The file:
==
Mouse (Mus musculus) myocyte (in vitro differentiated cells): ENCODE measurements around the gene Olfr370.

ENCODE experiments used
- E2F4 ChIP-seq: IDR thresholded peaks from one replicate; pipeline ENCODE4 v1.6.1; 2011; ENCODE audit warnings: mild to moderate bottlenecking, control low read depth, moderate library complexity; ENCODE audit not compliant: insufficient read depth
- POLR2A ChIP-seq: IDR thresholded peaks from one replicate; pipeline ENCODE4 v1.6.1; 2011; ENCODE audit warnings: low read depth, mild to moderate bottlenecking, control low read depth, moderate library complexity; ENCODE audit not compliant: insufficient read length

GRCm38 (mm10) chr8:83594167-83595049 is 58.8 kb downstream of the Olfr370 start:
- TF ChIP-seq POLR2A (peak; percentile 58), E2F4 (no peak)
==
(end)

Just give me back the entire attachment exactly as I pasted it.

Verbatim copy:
Mouse (Mus musculus) myocyte (in vitro differentiated cells): ENCODE measurements around the gene Olfr370.

ENCODE experiments used
- E2F4 ChIP-seq: IDR thresholded peaks from one replicate; pipeline ENCODE4 v1.6.1; 2011; ENCODE audit warnings: mild to moderate bottlenecking, control low read depth, moderate library complexity; ENCODE audit not compliant: insufficient read depth
- POLR2A ChIP-seq: IDR thresholded peaks from one replicate; pipeline ENCODE4 v1.6.1; 2011; ENCODE audit warnings: low read depth, mild to moderate bottlenecking, control low read depth, moderate library complexity; ENCODE audit not compliant: insufficient read length

GRCm38 (mm10) chr8:83594167-83595049 is 58.8 kb downstream of the Olfr370 start:
- TF ChIP-seq POLR2A (peak; percentile 58), E2F4 (no peak)